In space, there are no borders. The International Space Station, by its very name, is a collaborative effort between Russia, the U.S., the European Union, Japan and Canada. At the moment, it has a crew of three Russians, two Americans and a German. And attached to the outside of the orbiting laboratory, there are currently five spacecraft: three Russian, one American and one European.
And, of course, Canada’s own Chris Hadfield recently commanded the station. The whole complex has been a mini United Nations of space since its inception.
The spirit of cooperation?
Everyone who travels to space looks down on Earth and sees it as a single planet with no artificial lines drawn across it to define ownership. That borderless view is one of the most important messages to come from space exploration; we are all one species, living on a shared planet.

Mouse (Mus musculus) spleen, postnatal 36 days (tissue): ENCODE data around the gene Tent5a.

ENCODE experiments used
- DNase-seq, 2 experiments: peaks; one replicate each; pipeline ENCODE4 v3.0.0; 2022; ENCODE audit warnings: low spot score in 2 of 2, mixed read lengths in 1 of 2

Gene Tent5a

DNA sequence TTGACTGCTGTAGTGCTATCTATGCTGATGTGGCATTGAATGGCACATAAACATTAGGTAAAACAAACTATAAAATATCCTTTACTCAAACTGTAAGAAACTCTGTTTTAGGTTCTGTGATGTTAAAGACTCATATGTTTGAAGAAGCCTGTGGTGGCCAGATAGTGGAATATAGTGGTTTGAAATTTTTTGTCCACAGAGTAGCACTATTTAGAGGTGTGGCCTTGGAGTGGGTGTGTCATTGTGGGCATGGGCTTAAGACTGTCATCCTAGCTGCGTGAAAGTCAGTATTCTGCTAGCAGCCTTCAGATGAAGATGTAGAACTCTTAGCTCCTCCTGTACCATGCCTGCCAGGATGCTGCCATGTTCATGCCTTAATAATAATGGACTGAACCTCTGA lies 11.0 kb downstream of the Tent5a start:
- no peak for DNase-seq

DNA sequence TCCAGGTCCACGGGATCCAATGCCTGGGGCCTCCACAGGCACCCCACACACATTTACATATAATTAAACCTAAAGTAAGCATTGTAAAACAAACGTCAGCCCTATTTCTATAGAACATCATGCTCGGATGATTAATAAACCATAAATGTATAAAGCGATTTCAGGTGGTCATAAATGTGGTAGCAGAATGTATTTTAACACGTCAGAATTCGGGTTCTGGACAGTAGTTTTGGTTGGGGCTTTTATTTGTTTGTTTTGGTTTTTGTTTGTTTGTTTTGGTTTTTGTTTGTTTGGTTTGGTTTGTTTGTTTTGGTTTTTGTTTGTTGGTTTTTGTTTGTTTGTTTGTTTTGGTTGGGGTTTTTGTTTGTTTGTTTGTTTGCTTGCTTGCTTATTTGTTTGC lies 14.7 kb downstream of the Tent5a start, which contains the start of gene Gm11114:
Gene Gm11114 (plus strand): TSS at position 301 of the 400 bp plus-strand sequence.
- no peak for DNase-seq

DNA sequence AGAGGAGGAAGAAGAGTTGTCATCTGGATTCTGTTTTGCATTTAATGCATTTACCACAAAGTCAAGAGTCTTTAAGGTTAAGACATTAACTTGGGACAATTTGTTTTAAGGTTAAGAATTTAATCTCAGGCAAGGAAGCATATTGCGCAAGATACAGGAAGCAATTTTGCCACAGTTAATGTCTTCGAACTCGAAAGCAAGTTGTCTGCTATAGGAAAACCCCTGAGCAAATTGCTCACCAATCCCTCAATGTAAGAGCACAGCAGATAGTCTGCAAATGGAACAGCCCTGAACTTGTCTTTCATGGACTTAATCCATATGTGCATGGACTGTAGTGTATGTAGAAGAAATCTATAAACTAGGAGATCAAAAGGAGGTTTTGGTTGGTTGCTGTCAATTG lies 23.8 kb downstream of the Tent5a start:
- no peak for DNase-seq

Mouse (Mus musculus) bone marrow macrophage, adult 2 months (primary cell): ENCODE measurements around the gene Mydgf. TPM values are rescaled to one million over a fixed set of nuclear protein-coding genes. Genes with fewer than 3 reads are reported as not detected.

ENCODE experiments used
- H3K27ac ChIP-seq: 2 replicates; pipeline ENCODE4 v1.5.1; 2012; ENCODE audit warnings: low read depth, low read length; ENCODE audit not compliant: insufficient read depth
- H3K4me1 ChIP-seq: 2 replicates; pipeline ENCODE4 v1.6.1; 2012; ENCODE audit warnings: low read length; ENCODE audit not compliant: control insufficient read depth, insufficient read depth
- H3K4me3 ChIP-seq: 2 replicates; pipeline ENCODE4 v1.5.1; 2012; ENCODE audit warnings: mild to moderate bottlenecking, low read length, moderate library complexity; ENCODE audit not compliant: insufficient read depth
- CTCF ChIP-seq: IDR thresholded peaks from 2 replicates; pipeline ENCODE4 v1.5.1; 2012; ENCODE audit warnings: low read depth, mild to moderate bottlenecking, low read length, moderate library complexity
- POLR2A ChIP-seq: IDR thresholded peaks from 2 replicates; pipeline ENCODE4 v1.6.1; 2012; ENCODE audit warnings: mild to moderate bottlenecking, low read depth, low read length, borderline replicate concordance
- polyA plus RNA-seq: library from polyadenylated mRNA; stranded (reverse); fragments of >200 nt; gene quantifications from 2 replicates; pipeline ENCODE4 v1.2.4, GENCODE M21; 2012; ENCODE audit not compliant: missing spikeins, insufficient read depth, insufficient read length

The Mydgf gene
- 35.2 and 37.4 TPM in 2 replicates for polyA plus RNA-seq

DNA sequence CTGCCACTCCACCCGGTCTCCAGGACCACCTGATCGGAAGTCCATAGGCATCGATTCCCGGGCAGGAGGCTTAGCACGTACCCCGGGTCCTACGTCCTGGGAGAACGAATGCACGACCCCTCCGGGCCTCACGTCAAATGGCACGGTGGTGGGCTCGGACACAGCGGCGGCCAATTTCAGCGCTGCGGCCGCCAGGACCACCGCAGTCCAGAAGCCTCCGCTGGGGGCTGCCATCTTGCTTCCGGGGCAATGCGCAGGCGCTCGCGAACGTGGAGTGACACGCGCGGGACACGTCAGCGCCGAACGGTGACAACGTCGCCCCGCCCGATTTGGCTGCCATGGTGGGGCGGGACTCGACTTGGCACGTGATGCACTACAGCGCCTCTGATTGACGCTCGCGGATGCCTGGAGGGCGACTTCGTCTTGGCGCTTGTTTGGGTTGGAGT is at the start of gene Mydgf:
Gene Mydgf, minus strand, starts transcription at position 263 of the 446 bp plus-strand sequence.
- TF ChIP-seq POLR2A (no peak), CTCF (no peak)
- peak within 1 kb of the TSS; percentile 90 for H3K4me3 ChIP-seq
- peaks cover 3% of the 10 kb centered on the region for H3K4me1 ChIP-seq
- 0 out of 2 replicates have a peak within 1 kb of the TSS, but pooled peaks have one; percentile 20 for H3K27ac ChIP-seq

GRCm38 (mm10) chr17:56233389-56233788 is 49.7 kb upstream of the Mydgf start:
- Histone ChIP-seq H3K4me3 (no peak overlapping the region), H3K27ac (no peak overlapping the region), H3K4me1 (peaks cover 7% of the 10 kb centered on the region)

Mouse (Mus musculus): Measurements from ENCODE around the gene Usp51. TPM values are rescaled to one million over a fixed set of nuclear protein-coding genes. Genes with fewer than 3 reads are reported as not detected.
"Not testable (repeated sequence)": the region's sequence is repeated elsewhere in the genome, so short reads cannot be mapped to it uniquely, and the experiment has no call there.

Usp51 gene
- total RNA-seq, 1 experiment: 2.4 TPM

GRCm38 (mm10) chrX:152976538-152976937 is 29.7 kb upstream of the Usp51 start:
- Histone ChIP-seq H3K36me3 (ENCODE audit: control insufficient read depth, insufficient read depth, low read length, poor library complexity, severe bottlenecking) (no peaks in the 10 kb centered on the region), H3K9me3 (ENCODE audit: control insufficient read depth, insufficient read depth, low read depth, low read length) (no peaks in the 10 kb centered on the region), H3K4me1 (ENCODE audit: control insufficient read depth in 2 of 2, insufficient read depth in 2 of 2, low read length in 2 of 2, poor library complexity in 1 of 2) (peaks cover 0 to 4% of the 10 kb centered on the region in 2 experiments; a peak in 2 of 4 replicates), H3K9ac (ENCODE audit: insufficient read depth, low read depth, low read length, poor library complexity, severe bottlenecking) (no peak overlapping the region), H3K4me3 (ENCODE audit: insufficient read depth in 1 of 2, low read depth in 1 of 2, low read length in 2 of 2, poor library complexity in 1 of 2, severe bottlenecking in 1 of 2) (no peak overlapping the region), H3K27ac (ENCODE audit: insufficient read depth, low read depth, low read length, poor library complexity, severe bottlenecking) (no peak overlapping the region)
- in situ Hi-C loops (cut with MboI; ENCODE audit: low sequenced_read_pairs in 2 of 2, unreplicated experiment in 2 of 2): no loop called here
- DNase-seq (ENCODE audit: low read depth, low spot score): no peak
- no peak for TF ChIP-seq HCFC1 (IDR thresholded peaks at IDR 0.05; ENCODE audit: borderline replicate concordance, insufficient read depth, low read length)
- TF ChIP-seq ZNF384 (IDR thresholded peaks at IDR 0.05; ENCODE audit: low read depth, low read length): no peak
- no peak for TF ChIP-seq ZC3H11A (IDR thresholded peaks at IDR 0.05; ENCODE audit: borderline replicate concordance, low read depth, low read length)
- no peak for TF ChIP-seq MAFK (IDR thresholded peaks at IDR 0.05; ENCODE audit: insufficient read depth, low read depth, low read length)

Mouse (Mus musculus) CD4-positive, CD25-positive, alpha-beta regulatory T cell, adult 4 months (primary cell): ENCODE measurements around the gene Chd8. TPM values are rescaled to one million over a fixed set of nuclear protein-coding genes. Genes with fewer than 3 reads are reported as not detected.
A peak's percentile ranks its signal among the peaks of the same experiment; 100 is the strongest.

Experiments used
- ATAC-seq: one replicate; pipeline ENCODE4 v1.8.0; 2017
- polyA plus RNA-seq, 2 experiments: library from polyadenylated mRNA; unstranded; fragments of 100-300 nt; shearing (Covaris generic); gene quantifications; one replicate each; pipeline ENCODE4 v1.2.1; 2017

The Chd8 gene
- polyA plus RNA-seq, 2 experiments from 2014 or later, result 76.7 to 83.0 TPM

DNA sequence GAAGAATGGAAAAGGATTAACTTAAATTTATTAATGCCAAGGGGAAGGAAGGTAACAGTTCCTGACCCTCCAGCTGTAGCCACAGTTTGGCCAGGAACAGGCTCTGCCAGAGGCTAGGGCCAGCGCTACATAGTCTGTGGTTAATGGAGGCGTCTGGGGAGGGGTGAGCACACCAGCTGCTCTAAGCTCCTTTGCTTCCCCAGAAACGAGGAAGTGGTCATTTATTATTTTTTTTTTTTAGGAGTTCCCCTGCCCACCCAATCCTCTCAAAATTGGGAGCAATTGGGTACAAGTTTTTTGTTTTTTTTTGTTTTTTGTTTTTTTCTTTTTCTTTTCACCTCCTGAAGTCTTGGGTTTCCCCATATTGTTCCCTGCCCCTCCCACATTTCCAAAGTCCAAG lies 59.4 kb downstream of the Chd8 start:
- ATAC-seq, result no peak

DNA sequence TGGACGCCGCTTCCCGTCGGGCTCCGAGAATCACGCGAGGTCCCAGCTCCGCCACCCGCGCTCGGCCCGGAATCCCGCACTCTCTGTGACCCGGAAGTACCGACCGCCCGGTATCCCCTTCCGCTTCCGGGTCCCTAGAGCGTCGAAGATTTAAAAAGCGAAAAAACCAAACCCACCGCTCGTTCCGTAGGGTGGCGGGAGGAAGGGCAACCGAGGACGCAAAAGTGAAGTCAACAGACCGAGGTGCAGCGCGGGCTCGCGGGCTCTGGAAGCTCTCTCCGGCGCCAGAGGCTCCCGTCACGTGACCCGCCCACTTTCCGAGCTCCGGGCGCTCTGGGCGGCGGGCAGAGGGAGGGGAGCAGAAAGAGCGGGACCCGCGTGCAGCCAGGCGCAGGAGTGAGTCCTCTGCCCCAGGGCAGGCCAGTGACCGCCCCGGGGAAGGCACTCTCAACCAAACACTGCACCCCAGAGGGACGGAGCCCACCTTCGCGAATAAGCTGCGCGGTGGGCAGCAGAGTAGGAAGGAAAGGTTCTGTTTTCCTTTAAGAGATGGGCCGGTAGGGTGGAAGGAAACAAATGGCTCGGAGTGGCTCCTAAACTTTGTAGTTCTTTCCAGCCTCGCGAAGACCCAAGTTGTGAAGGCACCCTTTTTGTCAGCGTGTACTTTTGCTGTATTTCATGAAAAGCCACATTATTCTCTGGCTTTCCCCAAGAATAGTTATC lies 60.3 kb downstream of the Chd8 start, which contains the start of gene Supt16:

Too bad the same perspective doesn’t apply on the ground. Earthbound politics are interfering with international partners who simply want to gather to discuss future plans.
The Canadian government's refusal to grant visas is most likely a reaction to Russia’s activity in Crimea and human rights issues in China. Sadly, the space program has nothing to do with either of those issues, but space exploration is a highly visible pawn that can be used to make a political statement.
In 1991, during his second flight aboard the former Russian Space Station Mir, the Soviet Union collapsed. After three months in space, there was no money to bring Krikalev down. He stayed up there for another three months, which he described as the equivalent to running a marathon, reaching the finishing line, then being told to turn around and run it again.
He has the distinction of being the only person to have left Earth as a Soviet citizen and returned a Russian.
During his time in space, Krikalev circled the Earth more than 12,000 times. Now, he can’t get from Russia to Canada because of politics.
We should let them get on with their work and keep the politics out of it.